Washington - As August 26 marks "Women's Equality Day," and the 102nd anniversary of U.S. women's right to vote, it seems a fitting time to look at progress being made toward gender equity worldwide. In its 16th Global Gender Gap Report, the World Economic Forum (WEF) said overall gender disparity across politics, work, health and education has improved globally — with distinct regional differences — but it will take 132 years to close the gender gap.1 Key to closing the gender gap is women's economic progress, including wealth accumulation, pay parity and advancement to leadership roles in corporations, politics and elsewhere.
On the positive side, the share of women hired into leadership roles has modestly increased from 33.3% in 2016 to 36.9% in 2022, according to the WEF report. On the other hand, female labor force participation dropped in 2020 following the onset of the COVID-19 pandemic and now stands at the lowest level since the report was created in 2006. About 33% of working women have taken a career break of at least six months for childcare reasons during the pandemic, compared with just 1% of men.
Overview of Gender Gap Closed to Date, by Region
A Look at Pay Parity
To close the gender gap, pay parity is an important global issue we need to tackle. In the U.S., in 2020, women made 83 cents for every dollar earned by men, according to the U.S. Census Bureau.2 That's clear progress from 1960, when women's pay stood at 61% of men's. In recent years, however, progress has stalled, reflecting pay gaps for specific positions as well as systemic pay discrepancies across companies. Among the Group of Seven (G7) nations, Japan has the largest gender pay gap (the difference in median earnings between women and men), at 22.5% (in other words, Japanese women only earn 77.5% of what men earn). The U.S. is not far behind, at a 17.7% gender pay gap, while Italy has the smallest gap, at 5.7%.3
Average Gender Pay Gap Among G7 Countries
Source: Bloomberg, OECD. OECD data as of May 31, 2022.
Gender Pay Bias
In the U.S. and many other developed markets, equal pay for equal work is protected under the law. In the U.S., the Equal Pay Act requires that men and women in the same workplace be given equal pay for work that is "substantially equal," as determined by job content (rather than title). The Lilly Ledbetter Fair Pay Act in 2009 further enabled workers to sue over pay discrimination. The U.K. has a similar law, The Equality Act 2010, which says women and men should receive the same pay for "like work, work rated as equivalent, and work of equal value."
In recent years, numerous U.S. class action suits pertaining to discriminatory wage practices, particularly for gender bias, have been filed. In 2021, according to Forbes, class action settlements set a record of $3.62 billion, up from $1.58 billion in 2020 and $1.34 billion in 2019.4 Among all types of workplace law-related cases, workers scored the most success in securing certification of wages and hours in 2021.5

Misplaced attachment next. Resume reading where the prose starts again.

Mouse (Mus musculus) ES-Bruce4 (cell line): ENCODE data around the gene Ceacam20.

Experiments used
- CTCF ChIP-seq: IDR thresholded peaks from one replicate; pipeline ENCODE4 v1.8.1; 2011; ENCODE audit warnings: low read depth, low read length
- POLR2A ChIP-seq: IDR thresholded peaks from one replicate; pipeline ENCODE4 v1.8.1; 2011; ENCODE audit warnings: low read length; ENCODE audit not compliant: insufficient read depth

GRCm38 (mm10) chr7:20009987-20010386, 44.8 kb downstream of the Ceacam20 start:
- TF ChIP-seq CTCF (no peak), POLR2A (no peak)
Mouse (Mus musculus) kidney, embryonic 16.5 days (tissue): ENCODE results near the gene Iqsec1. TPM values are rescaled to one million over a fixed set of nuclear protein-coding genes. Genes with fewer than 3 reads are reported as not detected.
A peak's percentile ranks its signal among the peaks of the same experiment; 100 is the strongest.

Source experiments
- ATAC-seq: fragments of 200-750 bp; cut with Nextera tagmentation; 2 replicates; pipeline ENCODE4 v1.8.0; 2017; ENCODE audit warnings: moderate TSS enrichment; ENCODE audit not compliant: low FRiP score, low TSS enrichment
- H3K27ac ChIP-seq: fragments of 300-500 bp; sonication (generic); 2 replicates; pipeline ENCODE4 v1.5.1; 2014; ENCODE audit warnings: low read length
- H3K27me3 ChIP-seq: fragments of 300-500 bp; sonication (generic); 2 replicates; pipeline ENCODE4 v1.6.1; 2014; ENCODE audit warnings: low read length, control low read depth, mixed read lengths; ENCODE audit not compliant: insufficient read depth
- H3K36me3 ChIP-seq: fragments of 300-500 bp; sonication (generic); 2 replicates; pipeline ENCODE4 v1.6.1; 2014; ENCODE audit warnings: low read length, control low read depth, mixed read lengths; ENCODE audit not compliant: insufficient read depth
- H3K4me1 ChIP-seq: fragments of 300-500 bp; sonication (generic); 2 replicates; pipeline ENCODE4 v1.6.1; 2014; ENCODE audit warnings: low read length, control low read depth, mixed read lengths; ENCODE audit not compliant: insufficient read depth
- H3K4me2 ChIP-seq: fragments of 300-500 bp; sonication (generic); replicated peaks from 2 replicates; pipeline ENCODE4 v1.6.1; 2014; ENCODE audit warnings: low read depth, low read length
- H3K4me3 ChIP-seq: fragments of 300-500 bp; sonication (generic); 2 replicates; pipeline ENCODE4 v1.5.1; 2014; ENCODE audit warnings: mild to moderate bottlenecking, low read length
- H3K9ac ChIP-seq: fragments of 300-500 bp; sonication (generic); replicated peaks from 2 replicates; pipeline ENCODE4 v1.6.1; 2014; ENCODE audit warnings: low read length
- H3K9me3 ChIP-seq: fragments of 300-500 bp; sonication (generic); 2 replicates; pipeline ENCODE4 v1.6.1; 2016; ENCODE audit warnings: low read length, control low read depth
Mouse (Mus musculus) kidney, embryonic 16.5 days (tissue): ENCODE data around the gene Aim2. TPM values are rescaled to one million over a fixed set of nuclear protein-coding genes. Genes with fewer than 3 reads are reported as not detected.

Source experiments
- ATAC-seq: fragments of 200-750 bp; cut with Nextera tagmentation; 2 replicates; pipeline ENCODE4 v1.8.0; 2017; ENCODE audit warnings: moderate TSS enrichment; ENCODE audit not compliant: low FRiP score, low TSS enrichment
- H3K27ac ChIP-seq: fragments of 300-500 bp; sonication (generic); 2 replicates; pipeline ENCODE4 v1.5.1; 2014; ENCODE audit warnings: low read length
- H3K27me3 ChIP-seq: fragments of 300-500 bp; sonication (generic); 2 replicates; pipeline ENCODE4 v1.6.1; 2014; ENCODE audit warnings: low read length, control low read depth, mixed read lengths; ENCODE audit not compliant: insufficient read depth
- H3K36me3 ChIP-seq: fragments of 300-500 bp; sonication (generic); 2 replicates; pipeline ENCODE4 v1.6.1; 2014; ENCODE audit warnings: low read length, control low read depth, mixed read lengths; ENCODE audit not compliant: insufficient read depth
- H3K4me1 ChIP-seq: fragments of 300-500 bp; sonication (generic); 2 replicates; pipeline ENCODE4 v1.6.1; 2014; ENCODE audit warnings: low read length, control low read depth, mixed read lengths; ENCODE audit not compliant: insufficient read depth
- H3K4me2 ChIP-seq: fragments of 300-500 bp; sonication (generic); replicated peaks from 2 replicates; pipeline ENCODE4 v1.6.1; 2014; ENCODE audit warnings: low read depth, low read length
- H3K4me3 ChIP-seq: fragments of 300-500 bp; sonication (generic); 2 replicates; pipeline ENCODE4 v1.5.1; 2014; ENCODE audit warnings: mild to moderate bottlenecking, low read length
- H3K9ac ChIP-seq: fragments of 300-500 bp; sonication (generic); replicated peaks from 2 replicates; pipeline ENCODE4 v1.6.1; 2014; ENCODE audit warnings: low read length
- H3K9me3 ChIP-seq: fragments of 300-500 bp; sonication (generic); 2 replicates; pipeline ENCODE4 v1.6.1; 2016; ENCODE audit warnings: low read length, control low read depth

Aside from pay discrimination, systemic pay gaps reflect an unconscious bias that impacts female workers at a larger scale. Systemic gender pay gaps typically result from a firm's corporate structure, where more males occupy the more highly compensated positions, such as sales, senior management and executive positions. This results in a company's overall compensation statistics skewing higher for male employees compared to their female colleagues.
Data Challenge of Pay Gap Information
Data on companies' pay policies are not routinely reported or publicly available, and therefore, are challenging to obtain. Although almost half of OECD countries require private sector companies to report pay, penalties for noncompliance are infrequent, and some countries do not closely monitor compliance. Furthermore, most companies are not required to disclose their gender pay information to the public following standardized and specific formats. Of the 2,897 securities in the MSCI All Country World Index, only about 10% publicly disclose this information, which are mostly companies based in the U.K. The good news is that more and more countries, including Canada, Israel, and Japan, have just mandated that companies disclose their pay gaps between male and female workers.
How Calvert Assesses a Company's Equal Pay Policies
In light of these trends, we believe it is critical for responsible investors to hold companies accountable for their diversity, equity and inclusion (DEI) policies, including pay equity. We typically find evidence of pay discrimination when we look at corporate controversies, which include negative media coverage as well as legal actions.
To assess potential systemic pay gaps at corporations, Calvert evaluates companies based on their reported pay gap data if publicly available. For companies that do not disclose pay gap data, Calvert examines any available disclosure around employee compensation and whether a company has specific strategies and policies to close its pay gap. Addressing gender pay gaps is a growing issue in shareholder proposals and an engagement priority for Calvert.
Bottom line: Although the global gender gap is narrowing, according to the 2022 WEF report, the pandemic has slowed progress. In advancing women's economic empowerment, Calvert sees pay parity as essential. We evaluate a company's reported pay gap data, as well as its transparency and policies around gender pay gaps, as part of our DEI research.
1. World Economic Forum, "Global Gender Gap Report 2022." Published July 13, 2022.
2. United States Census Bureau, "What is the Gender Wage Gap in Your State," by Megan Wisniewski, March 1, 2022.
3. Bloomberg, "Japan Set to Make Companies Disclose Gender Pay Gap This Year," by Yuko Takeo, May 31, 2022.
4. Forbes, "Workplace Class Action Settlement Sets New Record in 2021: Report," by Edward Segal, January 4, 2022.